Posted on January 2, 2017
A Few Fave Female Cartoonists, Comics, and Illustrators
By Cybele Knowles
There are so many great female comic artists, cartoonists, and illustrators at work these days. Here are just a few of my faves.
Most representations of animals are as much depictions of the human condition as they are of the animal. Brooke Barker, creator of Sad Animal Facts, understands this Catch-22 and uses it brilliantly to both create great understanding for animals and reflect on the human condition.
Each of her single-panel comics presents one true “sad” animal fact. The animal in question, with face of woe or irritation and usually heavy eye-bags, provides a self-deprecating, regretful, or sarcastic comment on its situation.
The delight of Brooke’s work lies in learning fascinating facts about animal biology and laughing at the pithy, pitiful comments uttered by her sad animals. Through these comments, it becomes clear that this series is equally about the beautiful diversity of life on earth and the sad animal fact about us humans: our ability to reflect painfully on our limitations.
Gemma Correll is a whiz with these very important life-things: Puns and other wordplay. Pugs. Personifications. Lists. Variations on a theme. Snark. Her work acknowledges and gently pokes fun at the countless worries and insecurities that our aspirational society breeds. As a balm, her work often celebrates a life of hanging out at home, braless, in a dirty robe, with just the pets for company, drinking tea or wine and watching Netflix or reading a book. Honestly it doesn’t get better than that.
Rebecca Tobin’s ink-and-paint illustrations are some of my favorite art pieces these days. There is a psychedelic quality to her colors and shapes. But she applies this psychedelic voice to the everyday as much as she does to exotic or imagined locales. Her depictions of relatively mundane moments, such as bumping into moth on a dark street or looking at a favorite comic book from childhood, bring out the wonder these moments can contain for sensitive souls. She also renders wonderful animals and animal-people in a world of their own. The images Rebecca shares from her journal on Instagram are like a never-ending fabulous picture book for adults.
I often think of my uterus as this super-focused goal-setter that just refuses to give up. Every month for 30+ years, it has prepared for the Wonderful Event: the arrival of a fertilized egg to protect and nourish. Every month this doesn’t happen. Does this discourage my uterus? Nope. It gets right back to planning, preparing, and hoping. Unlike me, it is constitutionally incapable of hopelessness. Role model material!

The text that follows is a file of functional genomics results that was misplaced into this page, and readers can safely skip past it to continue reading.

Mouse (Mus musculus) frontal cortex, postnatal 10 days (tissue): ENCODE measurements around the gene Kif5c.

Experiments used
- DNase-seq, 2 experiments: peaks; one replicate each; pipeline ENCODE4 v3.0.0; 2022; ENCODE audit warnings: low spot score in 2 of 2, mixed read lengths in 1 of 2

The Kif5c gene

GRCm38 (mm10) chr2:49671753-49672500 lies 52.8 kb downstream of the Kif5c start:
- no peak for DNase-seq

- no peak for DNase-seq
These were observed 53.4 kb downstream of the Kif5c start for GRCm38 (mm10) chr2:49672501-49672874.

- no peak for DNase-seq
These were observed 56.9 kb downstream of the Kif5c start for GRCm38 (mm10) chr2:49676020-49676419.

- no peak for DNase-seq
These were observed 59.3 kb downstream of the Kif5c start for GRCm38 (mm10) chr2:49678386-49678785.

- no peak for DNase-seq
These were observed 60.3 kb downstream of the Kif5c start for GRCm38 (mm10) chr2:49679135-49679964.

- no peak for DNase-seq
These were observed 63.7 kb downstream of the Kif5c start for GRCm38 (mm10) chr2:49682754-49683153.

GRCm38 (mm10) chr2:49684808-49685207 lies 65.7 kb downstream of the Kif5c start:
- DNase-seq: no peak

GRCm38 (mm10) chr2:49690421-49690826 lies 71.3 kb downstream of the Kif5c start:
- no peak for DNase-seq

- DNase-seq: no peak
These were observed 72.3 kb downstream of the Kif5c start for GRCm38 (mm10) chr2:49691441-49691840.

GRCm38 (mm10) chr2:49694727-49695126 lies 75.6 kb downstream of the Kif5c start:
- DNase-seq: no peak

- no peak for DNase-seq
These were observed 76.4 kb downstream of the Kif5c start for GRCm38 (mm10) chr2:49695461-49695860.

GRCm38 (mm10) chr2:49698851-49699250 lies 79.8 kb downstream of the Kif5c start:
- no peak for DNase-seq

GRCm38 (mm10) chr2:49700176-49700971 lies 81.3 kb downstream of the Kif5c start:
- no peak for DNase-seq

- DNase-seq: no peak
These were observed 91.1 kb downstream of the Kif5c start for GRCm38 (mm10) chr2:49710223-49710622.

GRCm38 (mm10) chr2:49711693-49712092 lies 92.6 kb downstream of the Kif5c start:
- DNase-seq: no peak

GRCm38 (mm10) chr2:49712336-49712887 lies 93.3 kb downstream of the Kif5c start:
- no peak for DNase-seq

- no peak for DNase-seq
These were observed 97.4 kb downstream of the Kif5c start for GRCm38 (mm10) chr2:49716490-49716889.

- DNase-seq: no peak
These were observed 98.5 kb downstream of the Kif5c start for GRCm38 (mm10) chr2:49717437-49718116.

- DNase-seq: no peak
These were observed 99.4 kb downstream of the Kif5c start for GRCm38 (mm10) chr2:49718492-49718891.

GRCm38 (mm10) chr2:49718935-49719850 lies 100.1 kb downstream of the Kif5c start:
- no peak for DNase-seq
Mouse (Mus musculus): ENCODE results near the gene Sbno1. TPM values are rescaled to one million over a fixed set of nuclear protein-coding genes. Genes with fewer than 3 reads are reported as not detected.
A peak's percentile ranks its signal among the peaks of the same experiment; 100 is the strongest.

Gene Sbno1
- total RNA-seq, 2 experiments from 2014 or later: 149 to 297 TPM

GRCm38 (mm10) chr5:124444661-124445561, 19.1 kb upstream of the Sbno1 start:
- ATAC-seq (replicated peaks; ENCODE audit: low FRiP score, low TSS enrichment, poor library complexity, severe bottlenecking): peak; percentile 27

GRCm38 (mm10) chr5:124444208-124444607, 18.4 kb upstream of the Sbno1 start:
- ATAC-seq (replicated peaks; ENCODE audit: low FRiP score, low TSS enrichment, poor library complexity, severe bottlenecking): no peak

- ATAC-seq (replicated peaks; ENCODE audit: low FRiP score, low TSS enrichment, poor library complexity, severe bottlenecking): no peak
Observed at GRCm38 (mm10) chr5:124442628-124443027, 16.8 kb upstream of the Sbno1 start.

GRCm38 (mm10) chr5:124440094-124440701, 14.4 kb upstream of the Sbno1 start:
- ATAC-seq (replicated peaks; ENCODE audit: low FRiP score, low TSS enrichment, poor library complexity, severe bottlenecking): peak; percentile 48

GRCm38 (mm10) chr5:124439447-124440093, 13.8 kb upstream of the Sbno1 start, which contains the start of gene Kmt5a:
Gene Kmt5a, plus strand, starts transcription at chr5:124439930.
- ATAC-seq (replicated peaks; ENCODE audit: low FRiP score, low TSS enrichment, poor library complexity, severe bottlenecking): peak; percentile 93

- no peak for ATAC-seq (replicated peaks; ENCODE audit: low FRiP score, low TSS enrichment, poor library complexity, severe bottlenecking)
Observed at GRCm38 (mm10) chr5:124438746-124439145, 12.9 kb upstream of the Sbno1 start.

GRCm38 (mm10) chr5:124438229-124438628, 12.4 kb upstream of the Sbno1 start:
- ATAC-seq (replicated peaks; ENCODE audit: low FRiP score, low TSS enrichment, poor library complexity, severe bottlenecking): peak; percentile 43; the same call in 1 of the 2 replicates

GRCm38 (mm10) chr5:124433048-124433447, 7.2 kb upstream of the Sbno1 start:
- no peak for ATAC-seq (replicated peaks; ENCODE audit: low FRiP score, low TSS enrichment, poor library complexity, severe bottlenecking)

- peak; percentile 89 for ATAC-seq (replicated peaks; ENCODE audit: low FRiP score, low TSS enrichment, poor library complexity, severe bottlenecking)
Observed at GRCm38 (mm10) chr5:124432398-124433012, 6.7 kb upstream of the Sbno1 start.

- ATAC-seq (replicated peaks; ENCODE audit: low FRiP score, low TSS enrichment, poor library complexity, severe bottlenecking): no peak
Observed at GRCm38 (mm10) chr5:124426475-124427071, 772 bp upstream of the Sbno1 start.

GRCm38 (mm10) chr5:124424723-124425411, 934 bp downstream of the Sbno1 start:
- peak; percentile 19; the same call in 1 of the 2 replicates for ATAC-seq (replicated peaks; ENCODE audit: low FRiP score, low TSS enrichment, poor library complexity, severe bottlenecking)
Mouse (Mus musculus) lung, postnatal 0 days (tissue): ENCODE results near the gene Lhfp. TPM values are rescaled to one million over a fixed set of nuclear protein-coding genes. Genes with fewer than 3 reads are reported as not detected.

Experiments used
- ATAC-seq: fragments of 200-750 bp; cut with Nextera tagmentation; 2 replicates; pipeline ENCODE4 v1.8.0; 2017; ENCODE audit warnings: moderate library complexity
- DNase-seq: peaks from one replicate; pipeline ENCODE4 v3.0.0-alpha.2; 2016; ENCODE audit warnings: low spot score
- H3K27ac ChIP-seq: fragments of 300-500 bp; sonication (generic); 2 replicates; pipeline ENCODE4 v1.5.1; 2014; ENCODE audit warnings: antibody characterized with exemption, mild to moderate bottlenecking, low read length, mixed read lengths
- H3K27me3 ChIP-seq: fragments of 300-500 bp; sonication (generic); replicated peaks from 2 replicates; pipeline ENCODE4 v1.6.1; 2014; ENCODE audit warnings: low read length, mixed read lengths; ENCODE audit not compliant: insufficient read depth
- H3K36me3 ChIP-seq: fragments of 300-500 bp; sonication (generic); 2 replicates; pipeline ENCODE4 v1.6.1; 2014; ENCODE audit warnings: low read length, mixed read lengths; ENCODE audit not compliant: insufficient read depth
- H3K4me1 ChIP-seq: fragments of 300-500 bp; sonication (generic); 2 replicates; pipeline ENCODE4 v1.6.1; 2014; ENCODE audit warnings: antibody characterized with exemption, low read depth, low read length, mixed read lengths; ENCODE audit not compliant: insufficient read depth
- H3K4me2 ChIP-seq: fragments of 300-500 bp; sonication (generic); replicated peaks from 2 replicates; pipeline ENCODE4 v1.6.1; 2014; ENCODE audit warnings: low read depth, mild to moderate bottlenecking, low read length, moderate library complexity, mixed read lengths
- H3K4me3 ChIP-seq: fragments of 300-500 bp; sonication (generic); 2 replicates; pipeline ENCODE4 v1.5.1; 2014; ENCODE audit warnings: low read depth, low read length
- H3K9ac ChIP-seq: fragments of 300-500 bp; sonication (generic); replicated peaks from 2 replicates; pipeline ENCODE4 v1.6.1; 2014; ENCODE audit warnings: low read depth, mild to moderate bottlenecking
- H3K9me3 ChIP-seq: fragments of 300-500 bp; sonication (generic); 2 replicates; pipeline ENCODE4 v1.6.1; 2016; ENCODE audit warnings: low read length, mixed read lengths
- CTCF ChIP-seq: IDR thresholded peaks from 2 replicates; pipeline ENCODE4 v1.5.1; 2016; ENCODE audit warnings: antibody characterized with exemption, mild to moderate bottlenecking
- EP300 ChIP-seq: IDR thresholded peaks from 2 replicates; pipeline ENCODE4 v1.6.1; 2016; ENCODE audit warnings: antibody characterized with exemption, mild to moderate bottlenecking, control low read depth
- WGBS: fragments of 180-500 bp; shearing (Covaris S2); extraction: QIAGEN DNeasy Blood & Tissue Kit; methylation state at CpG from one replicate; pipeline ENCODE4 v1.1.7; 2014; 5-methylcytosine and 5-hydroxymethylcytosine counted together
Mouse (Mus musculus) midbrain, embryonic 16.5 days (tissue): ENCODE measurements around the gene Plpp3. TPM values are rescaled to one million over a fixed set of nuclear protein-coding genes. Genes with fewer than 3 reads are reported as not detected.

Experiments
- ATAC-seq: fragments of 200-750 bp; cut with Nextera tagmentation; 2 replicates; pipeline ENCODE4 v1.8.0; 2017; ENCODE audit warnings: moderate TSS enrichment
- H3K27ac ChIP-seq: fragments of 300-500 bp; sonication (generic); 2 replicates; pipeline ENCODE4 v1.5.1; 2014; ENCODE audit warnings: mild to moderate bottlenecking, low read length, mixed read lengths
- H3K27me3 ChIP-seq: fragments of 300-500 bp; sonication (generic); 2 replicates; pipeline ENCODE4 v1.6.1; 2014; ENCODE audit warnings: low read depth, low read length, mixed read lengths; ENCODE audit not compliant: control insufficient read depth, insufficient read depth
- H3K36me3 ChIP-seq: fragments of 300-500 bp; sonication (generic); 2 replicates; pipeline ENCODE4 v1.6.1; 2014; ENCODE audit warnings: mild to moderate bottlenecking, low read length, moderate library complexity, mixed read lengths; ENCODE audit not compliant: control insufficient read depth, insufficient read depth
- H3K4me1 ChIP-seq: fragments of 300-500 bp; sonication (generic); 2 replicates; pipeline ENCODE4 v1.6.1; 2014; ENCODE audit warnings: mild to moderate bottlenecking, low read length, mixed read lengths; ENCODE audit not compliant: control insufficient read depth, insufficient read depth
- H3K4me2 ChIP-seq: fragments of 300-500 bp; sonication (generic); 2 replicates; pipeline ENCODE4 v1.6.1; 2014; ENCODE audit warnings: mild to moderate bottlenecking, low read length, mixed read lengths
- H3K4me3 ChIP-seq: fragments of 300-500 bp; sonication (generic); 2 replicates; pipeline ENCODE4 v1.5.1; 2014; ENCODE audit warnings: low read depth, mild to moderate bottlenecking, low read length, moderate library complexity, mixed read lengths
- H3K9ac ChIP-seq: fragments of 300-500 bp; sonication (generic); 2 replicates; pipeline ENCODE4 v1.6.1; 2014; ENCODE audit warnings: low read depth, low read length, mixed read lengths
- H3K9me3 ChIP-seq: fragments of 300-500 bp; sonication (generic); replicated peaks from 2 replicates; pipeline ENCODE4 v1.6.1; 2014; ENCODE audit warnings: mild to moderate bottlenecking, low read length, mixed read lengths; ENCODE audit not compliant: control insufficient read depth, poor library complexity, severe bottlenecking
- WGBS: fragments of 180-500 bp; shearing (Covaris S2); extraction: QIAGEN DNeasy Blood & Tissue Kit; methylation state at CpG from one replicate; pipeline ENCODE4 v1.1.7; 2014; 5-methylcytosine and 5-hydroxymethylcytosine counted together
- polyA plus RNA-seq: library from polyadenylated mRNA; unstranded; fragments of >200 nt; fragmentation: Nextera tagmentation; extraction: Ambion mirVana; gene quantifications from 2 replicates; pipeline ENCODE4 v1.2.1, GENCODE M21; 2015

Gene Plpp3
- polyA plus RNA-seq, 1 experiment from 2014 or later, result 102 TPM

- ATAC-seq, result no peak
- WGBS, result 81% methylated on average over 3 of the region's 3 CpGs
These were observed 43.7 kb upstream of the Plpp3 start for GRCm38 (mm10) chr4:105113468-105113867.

So one of my favorite running gags in Sarah Andersen’s work is her personification of a menstruating uterus. Clearly Sarah suffers from intense periods because her uterus is snarling, take-no-prisoners, and never-back-down. It’s one of the many delightful flashes of black humor in her multi-panel pages, which sometimes (not always) end in flames, death, or trauma eyes.
Puuung is a South Korean illustrator who’s been doing a series illustrating the life of a young couple and their cat. The moments she illustrates are simple, everyday moments in a shared life: giving a hug to your partner from behind while they’re cutting vegetables at the kitchen counter. Turning off the bedside table lamp for your partner after they’ve fallen asleep. Watching a video together on a tablet. Sharing what happened during the work day. Puung’s large, lavishly detailed, gold-lit single-panel illustrations communicate the priceless riches contained in these seemingly humble moments.
There is one aspect of these illustrations that’s not humble, however: Puung’s couple and their cat live in a large, beautiful apartment. Through the illustrations we continually discover vast new spaces within it: balcony, game room, sitting room, perfectly appointed kitchen, luxurious bath. The fantastical largeness of this urban dwelling renders visible the feeling of abundance one can experience in a loving relationship. Because love, in the words of John Donne, “makes one little room an everywhere.”
Cybele Knowles is the founder and editor of All-Girl All-Comedy Reviews. You can learn more about her at cybeleknowles.com.